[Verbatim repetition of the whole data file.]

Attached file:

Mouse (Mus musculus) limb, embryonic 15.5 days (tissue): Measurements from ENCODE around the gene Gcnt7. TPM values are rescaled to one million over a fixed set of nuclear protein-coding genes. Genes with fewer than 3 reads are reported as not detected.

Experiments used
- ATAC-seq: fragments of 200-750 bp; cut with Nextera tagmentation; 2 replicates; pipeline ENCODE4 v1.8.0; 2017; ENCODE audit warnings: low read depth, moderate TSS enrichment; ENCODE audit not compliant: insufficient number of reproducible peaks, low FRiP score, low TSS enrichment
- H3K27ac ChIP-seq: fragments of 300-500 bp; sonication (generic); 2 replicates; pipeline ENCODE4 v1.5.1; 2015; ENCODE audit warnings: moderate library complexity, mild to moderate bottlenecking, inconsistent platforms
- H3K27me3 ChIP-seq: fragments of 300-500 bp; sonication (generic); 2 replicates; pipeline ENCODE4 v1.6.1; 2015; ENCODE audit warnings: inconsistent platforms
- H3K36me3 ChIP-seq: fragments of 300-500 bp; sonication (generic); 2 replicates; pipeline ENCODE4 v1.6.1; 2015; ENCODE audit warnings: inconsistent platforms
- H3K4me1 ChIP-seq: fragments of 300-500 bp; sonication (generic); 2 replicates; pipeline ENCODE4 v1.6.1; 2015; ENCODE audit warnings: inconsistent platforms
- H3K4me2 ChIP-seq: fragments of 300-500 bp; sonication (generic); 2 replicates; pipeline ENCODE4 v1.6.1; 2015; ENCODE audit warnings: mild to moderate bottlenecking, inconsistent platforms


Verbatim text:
Mouse (Mus musculus) limb, embryonic 15.5 days (tissue): Measurements from ENCODE around the gene Gcnt7. TPM values are rescaled to one million over a fixed set of nuclear protein-coding genes. Genes with fewer than 3 reads are reported as not detected.

Experiments used
- ATAC-seq: fragments of 200-750 bp; cut with Nextera tagmentation; 2 replicates; pipeline ENCODE4 v1.8.0; 2017; ENCODE audit warnings: low read depth, moderate TSS enrichment; ENCODE audit not compliant: insufficient number of reproducible peaks, low FRiP score, low TSS enrichment
- H3K27ac ChIP-seq: fragments of 300-500 bp; sonication (generic); 2 replicates; pipeline ENCODE4 v1.5.1; 2015; ENCODE audit warnings: moderate library complexity, mild to moderate bottlenecking, inconsistent platforms
- H3K27me3 ChIP-seq: fragments of 300-500 bp; sonication (generic); 2 replicates; pipeline ENCODE4 v1.6.1; 2015; ENCODE audit warnings: inconsistent platforms
- H3K36me3 ChIP-seq: fragments of 300-500 bp; sonication (generic); 2 replicates; pipeline ENCODE4 v1.6.1; 2015; ENCODE audit warnings: inconsistent platforms
- H3K4me1 ChIP-seq: fragments of 300-500 bp; sonication (generic); 2 replicates; pipeline ENCODE4 v1.6.1; 2015; ENCODE audit warnings: inconsistent platforms
- H3K4me2 ChIP-seq: fragments of 300-500 bp; sonication (generic); 2 replicates; pipeline ENCODE4 v1.6.1; 2015; ENCODE audit warnings: mild to moderate bottlenecking, inconsistent platforms